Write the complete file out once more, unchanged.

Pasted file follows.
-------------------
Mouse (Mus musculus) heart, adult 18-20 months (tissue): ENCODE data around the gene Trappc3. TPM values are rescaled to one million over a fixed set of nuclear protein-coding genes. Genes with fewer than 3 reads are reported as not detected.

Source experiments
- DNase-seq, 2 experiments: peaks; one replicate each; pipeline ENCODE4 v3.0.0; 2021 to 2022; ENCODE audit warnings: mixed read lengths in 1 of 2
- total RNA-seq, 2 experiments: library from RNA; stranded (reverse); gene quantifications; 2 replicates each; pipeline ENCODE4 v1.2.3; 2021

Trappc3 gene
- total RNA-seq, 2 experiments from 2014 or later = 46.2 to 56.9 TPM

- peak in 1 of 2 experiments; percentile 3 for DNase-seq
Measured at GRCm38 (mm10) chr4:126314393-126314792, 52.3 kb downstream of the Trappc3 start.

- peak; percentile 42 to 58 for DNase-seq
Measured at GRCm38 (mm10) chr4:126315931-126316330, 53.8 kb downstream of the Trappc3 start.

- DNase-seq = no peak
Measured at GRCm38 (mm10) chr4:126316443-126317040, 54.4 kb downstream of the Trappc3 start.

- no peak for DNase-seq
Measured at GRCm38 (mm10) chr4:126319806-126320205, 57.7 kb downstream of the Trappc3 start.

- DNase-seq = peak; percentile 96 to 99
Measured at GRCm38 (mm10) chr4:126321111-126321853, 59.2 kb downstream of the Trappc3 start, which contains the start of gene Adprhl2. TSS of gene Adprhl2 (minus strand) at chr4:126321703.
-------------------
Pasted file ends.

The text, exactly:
Mouse (Mus musculus) heart, adult 18-20 months (tissue): ENCODE data around the gene Trappc3. TPM values are rescaled to one million over a fixed set of nuclear protein-coding genes. Genes with fewer than 3 reads are reported as not detected.

Source experiments
- DNase-seq, 2 experiments: peaks; one replicate each; pipeline ENCODE4 v3.0.0; 2021 to 2022; ENCODE audit warnings: mixed read lengths in 1 of 2
- total RNA-seq, 2 experiments: library from RNA; stranded (reverse); gene quantifications; 2 replicates each; pipeline ENCODE4 v1.2.3; 2021

Trappc3 gene
- total RNA-seq, 2 experiments from 2014 or later = 46.2 to 56.9 TPM

- peak in 1 of 2 experiments; percentile 3 for DNase-seq
Measured at GRCm38 (mm10) chr4:126314393-126314792, 52.3 kb downstream of the Trappc3 start.

- peak; percentile 42 to 58 for DNase-seq
Measured at GRCm38 (mm10) chr4:126315931-126316330, 53.8 kb downstream of the Trappc3 start.

- DNase-seq = no peak
Measured at GRCm38 (mm10) chr4:126316443-126317040, 54.4 kb downstream of the Trappc3 start.

- no peak for DNase-seq
Measured at GRCm38 (mm10) chr4:126319806-126320205, 57.7 kb downstream of the Trappc3 start.

- DNase-seq = peak; percentile 96 to 99
Measured at GRCm38 (mm10) chr4:126321111-126321853, 59.2 kb downstream of the Trappc3 start, which contains the start of gene Adprhl2. TSS of gene Adprhl2 (minus strand) at chr4:126321703.